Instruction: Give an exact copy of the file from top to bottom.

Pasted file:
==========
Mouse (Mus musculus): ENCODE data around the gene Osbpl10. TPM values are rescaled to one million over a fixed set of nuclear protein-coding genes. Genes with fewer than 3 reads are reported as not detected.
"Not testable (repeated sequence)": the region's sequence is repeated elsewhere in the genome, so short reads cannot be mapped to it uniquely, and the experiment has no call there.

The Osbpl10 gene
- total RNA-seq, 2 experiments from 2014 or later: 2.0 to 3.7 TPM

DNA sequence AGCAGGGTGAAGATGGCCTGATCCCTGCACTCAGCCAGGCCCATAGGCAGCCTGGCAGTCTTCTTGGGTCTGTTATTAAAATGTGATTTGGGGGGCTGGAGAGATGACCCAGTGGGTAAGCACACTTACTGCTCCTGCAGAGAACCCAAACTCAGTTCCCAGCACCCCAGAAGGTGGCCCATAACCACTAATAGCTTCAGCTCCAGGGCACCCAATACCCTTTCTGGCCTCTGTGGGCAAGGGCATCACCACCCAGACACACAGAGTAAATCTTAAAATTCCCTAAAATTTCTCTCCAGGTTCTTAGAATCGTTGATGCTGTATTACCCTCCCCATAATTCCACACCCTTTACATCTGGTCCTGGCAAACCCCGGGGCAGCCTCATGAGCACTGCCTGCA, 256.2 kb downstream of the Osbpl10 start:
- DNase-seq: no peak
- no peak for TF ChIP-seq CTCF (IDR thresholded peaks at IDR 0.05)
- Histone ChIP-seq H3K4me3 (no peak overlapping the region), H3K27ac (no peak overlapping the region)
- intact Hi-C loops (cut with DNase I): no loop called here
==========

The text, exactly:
Mouse (Mus musculus): ENCODE data around the gene Osbpl10. TPM values are rescaled to one million over a fixed set of nuclear protein-coding genes. Genes with fewer than 3 reads are reported as not detected.
"Not testable (repeated sequence)": the region's sequence is repeated elsewhere in the genome, so short reads cannot be mapped to it uniquely, and the experiment has no call there.

The Osbpl10 gene
- total RNA-seq, 2 experiments from 2014 or later: 2.0 to 3.7 TPM

DNA sequence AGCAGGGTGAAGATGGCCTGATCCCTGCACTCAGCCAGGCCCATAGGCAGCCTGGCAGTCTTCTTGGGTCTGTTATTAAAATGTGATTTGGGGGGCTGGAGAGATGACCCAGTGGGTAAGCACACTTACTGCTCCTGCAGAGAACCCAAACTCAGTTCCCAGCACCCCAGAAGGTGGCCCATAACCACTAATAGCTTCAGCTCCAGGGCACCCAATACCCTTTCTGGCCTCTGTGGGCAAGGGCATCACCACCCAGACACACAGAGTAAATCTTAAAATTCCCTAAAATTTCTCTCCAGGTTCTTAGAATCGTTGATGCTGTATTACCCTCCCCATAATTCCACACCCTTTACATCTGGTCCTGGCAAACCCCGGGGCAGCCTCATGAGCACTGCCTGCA, 256.2 kb downstream of the Osbpl10 start:
- DNase-seq: no peak
- no peak for TF ChIP-seq CTCF (IDR thresholded peaks at IDR 0.05)
- Histone ChIP-seq H3K4me3 (no peak overlapping the region), H3K27ac (no peak overlapping the region)
- intact Hi-C loops (cut with DNase I): no loop called here